Popeyes meme kid aka Dieunerst Collin (l) Dieunerst Collin 2023

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Where is the Popeyes meme kid now? And did he really get an NIL deal with Popeyes?

‘I didn’t know the internet was like that, bro. Now I know to never doubt the internet, ever.’

 

Phil West

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Usually, when a college football player gets a NIL deal, it’s as a result of prowess on the field. For Dieunerst Collin, a sophomore lineman for the Lake Erie College Storm, his Popeyes NIL agreement came as a result of being internet famous about a decade before he started college.

That’s right: the Popeyes meme kid, captured in a now-famous Vine in 2013 giving sideeye that many social media users would later gravitate toward, is all grown up now.

And here’s how typing “popeyes meme kid nil deal” into Google gets you this remarkable tale.

Who is the Popeyes meme kid?

According to an SB Nation article that came out to cover the Popeyes deal, Collin was captured in 2013 in a Vine that lives on in YouTube. The creator, identifying as “Terio,” announces that he’s at Popeyes and then films Collin, who understandably appears weirded out.

The Know Your Meme site claims that the day after the Vine went live, a Twitter user took two still images of Collin and captioned them with, “When you see your teacher at a store.”

Much later, in 2021, a Twitter user shared a side-by-side image of Collin as meme and Collin with a state championship trophy. He captioned it, “From Popeyes to State Champion!! East Orange #StateChamps.”

In Body Image

The SB Nation article observed, “He put together an impressive resume during his high school playing days. Collin was a First Team All-Conference, All-County, and All-Division selection in just his one year as a letter-winner. He also participated on East Orange High School’s track and field team. After winning a New Jersey state championship back in 2021 with, Collin enrolled at Lake Erie College, a Division II program. Now that he is in college, something else should follow. An NIL deal from Popeyes.”

It then referenced a tweet from Jim Weber, put up on Jan. 8, 2023, reading, “The @Popeyes meme kid @CollinDieunerst is now a freshman offensive lineman at Division II Lake Erie College and if this guy doesn’t have an NIL deal by tomorrow, the Louisiana kitchen needs to clean house on upper management.”

Collin then took the ball and ran with it, via his Instagram, wanting to talk to Popeyes about an NIL deal.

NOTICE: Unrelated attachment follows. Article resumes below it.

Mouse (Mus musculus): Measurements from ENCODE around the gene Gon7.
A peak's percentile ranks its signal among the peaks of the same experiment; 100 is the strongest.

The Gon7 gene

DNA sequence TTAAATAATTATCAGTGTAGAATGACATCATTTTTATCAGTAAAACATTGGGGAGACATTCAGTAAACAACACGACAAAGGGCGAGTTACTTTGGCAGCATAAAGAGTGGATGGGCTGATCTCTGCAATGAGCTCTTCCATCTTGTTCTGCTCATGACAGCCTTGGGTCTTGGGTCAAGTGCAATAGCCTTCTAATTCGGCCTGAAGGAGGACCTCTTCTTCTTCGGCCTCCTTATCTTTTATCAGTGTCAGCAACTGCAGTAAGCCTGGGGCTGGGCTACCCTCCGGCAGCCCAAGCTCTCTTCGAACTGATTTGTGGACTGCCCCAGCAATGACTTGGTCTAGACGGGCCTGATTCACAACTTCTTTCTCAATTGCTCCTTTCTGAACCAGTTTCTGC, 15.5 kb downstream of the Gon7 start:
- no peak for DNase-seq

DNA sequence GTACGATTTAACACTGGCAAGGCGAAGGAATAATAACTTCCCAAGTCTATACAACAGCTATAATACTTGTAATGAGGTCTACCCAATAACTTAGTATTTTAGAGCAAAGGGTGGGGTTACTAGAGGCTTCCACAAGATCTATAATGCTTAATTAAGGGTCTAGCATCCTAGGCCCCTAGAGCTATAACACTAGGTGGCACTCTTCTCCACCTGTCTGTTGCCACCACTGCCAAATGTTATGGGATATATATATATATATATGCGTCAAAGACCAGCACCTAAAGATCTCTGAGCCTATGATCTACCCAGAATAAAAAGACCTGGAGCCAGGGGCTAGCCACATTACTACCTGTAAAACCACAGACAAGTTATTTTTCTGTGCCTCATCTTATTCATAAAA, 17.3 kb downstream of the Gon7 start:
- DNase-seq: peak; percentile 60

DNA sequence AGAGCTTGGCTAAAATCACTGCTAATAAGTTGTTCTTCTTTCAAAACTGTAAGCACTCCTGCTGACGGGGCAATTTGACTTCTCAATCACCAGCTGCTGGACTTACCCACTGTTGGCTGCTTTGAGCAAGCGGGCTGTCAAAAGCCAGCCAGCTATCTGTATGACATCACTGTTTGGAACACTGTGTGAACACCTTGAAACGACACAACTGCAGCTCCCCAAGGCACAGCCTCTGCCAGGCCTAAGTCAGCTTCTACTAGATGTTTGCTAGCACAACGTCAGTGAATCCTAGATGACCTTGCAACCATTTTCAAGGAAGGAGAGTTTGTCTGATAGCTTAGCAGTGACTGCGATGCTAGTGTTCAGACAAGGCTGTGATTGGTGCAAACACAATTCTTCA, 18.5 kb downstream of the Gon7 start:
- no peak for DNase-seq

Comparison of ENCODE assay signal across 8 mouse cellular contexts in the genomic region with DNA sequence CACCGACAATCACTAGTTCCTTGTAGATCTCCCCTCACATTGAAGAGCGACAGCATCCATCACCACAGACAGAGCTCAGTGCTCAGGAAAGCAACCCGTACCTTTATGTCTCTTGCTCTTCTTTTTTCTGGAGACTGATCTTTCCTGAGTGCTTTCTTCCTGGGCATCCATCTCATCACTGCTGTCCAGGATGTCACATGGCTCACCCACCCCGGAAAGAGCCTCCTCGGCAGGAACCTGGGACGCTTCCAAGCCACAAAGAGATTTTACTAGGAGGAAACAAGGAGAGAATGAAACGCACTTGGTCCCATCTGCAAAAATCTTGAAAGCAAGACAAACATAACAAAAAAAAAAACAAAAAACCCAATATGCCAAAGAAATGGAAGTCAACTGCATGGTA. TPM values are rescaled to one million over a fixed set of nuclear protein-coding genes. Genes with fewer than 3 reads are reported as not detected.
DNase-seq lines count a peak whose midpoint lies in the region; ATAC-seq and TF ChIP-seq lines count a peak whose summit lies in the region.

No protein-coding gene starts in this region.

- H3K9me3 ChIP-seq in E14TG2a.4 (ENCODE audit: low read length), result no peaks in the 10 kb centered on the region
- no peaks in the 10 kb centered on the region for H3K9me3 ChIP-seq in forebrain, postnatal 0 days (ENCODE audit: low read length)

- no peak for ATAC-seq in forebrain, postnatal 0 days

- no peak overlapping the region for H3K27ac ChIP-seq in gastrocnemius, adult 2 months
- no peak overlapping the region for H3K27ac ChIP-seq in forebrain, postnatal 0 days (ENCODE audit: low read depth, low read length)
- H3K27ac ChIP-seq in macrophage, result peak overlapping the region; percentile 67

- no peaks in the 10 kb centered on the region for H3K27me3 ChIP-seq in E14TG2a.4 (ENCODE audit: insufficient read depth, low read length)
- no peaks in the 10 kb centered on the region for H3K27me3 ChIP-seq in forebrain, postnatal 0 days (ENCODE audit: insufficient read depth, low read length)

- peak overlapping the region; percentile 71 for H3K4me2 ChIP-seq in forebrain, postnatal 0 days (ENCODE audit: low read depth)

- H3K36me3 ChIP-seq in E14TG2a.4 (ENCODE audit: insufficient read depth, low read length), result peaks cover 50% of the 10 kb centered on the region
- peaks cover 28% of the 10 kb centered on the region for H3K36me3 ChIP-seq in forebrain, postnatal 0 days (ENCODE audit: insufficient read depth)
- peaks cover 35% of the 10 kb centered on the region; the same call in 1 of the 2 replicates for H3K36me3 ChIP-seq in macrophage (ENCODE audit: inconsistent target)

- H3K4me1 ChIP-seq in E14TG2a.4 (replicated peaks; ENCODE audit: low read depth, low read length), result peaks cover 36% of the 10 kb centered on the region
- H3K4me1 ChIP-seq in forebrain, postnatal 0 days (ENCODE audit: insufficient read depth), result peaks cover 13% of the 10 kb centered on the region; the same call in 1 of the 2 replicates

https://www.instagram.com/p/CnK1vnbgxGq/

Did the Popeyes meme kid get an NIL deal with Popeyes?

Indeed he did! The social media campaign caught the necessary attention, and Popeyes and Collin inked an NIL deal two days later.

As Front Office Sports relayed in a tweet, Collin did an Instagram Live session to thank supporters, noting, “I didn’t know the internet was like that, bro. Now I know to never doubt the internet, ever.”

CNN reported in its coverage, “Popeyes signed the 18-year-old this month for a sponsorship that will use his name, image and likeness on billboards and other advertisements for the fast-food restaurant.

Collin remarked, regarding the whole meme-ification, “When it happened, we didn’t want to be in the spotlight. And just having that out there, people were coming to my dad and saying, ‘Hey, we’ve seen your kid on this,’ trying to make a joke of it. My dad didn’t like it for his kids to be joked on. But now, the fact that I switched it into a blessing, he likes it.”

Collin has shared some of the images from the subsequent campaign on his Instagram account, including one that shows an ad in advance of Super Bowl LVII with an “Eyes on the Fries” (or Pies) meal deal featuring him.

https://www.instagram.com/p/CoU7CHtpF6j/

Collin revealed, via a tweet on Sept. 3, 2023, that he’s moving from offensive to defensive line “for team reasons.” He also has a merch site showcasing his image and nickname, “Killer Whale,” on various clothing items for sale.

And what, exactly, is an NIL deal?

The NCAA, the governing body for college sports, announced a landmark decision on June 30, 2021. After years of making money from college athletes paid exclusively in scholarships, the NCAA approved a mechanism allowing those student-athletes to trade in on their fame.

Their press release began, “NCAA college athletes will have the opportunity to benefit from their name, image and likeness,” adding that any NIL deals were still subject to state laws that might weigh in on the issue.

The organization reinforced that college athletes are still not pro athletes in the traditional sense, noting, “While opening name, image and likeness opportunities to student-athletes, the policy in all three divisions preserves the commitment to avoid pay-for-play and improper inducements tied to choosing to attend a particular school. Those rules remain in effect.”

“The new policy preserves the fact college sports are not pay-for-play,” said Division II Presidents Council chair Sandra Jordan, chancellor at the University of South Carolina Aiken, in the release. “It also reinforces key principles of fairness and integrity across the NCAA and maintains rules prohibiting improper recruiting inducements. It’s important any new rules maintain these principles.”

An ESPN article marking the one-year anniversary of the NIL rule taking effect noted, “Athletes, from star players in high-revenue sports to walk-ons to charismatic athletes in lesser-viewed sports, have found the NIL space to be quite lucrative.” The article noted that far more athletes than anticipated, included female athletes, have been able to earn money from the deal.

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